A Speech Using the Rogerian Style of Argumentation
Legalization of Homosexual Marriages
Homosexual marriages are institutions which within the past few years have gained popularity in many parts of the world. The individuals who are pro-homosexual marriages have presented their arguments for it. Some of them include the kind of environment within which one was brought up, among others such as biological factors. Their reasons have been well understood, though I among others, who are opposed to it, would like to draw their attention to why we are against these kinds of marriages. One of the most obvious reasons is that this is a society in which people are used to opposite sex marriages. Homosexual couples relating like opposite sex couples openly are likely to make other people uncomfortable. Besides, these couples usually adopt children who are trained to accept that both their parents are of the same sex.
This factor may mentally torture the children, since they interact daily with other children who are raised by parents of opposite sex. The fact that these children are raised by such parents may also affect their relationships with their colleagues of opposite sex. If for the benefit of such children, gay couples would consent to raising no children, then their quest for legalization of their rights would be considered. Their rights would also be taken into consideration if they agreed to keep their behaviors which may make the public uncomfortable, strictly private. This in essence would be way uncomfortable as compared to adopting to different sex marriages.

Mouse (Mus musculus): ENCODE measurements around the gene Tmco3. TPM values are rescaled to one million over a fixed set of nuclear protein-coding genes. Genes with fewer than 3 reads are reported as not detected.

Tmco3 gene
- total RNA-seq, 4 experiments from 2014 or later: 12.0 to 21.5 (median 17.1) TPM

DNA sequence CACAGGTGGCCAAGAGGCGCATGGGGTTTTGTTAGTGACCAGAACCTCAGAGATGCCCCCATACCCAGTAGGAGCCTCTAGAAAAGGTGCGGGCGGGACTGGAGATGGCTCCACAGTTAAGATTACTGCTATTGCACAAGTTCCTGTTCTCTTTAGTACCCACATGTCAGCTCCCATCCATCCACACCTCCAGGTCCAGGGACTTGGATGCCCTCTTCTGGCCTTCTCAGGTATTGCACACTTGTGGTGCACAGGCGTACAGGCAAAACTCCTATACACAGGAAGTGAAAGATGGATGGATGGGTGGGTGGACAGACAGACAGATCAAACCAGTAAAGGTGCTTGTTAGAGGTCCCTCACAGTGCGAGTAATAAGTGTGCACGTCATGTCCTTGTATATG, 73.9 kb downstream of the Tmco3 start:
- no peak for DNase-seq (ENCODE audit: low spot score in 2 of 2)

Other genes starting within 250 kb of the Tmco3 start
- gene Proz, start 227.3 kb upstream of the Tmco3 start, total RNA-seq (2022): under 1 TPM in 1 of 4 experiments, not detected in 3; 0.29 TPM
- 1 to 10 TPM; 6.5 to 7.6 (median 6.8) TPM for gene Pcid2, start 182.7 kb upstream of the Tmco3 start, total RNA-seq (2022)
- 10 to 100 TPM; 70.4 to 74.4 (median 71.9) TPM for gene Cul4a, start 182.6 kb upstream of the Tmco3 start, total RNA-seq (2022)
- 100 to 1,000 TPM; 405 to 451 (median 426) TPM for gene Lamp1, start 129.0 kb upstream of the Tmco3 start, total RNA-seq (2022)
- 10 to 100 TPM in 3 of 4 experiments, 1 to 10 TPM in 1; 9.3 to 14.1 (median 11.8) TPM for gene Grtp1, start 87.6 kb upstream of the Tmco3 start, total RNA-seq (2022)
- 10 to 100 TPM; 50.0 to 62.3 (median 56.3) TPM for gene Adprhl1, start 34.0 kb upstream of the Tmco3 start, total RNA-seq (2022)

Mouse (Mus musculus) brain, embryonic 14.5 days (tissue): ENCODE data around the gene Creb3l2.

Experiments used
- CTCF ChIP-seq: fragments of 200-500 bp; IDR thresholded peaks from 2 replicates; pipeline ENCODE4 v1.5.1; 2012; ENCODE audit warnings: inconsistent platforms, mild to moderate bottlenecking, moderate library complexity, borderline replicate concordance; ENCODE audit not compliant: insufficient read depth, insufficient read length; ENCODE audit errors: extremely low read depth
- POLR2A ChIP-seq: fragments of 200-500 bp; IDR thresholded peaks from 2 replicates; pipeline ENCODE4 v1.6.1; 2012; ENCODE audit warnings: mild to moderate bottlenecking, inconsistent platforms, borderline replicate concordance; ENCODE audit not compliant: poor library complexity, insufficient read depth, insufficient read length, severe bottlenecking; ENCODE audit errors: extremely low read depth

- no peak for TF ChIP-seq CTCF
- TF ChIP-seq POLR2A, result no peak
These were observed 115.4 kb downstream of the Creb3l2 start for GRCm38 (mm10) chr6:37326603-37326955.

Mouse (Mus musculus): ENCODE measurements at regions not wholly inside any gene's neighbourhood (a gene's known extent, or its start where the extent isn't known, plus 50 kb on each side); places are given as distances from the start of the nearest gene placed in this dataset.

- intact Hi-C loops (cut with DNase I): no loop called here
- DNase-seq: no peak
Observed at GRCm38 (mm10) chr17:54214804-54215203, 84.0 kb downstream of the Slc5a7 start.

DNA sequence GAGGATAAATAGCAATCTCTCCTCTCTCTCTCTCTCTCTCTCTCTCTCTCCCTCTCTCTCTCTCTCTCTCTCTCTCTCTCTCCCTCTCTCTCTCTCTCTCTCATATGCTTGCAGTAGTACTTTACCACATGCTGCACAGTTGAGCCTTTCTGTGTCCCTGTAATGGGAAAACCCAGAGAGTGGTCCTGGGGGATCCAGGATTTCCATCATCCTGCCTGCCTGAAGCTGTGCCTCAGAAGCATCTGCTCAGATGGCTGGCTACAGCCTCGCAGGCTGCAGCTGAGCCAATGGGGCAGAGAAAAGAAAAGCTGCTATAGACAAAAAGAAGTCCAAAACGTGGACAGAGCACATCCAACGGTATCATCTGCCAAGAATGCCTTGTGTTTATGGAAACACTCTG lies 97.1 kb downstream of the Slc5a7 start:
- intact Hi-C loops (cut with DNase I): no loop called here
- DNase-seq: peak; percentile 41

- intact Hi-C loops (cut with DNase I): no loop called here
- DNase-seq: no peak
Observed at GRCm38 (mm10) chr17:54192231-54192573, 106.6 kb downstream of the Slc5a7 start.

Effectiveness of the Rogerian Style of argumentation
I have used the Rogerian style of argumentation before, especially in verbal arguments. As compared to all other styles of argumentation, this is the most effective. This is because the opposing party never feels totally at loss (Kate, 2005). Besides, it makes warring parties ready to listen to each other, as well as making it easier for either party to take into consideration the views of their opponents (Kaz, 2007). This is a style I would always prefer to employ even in my future arguments.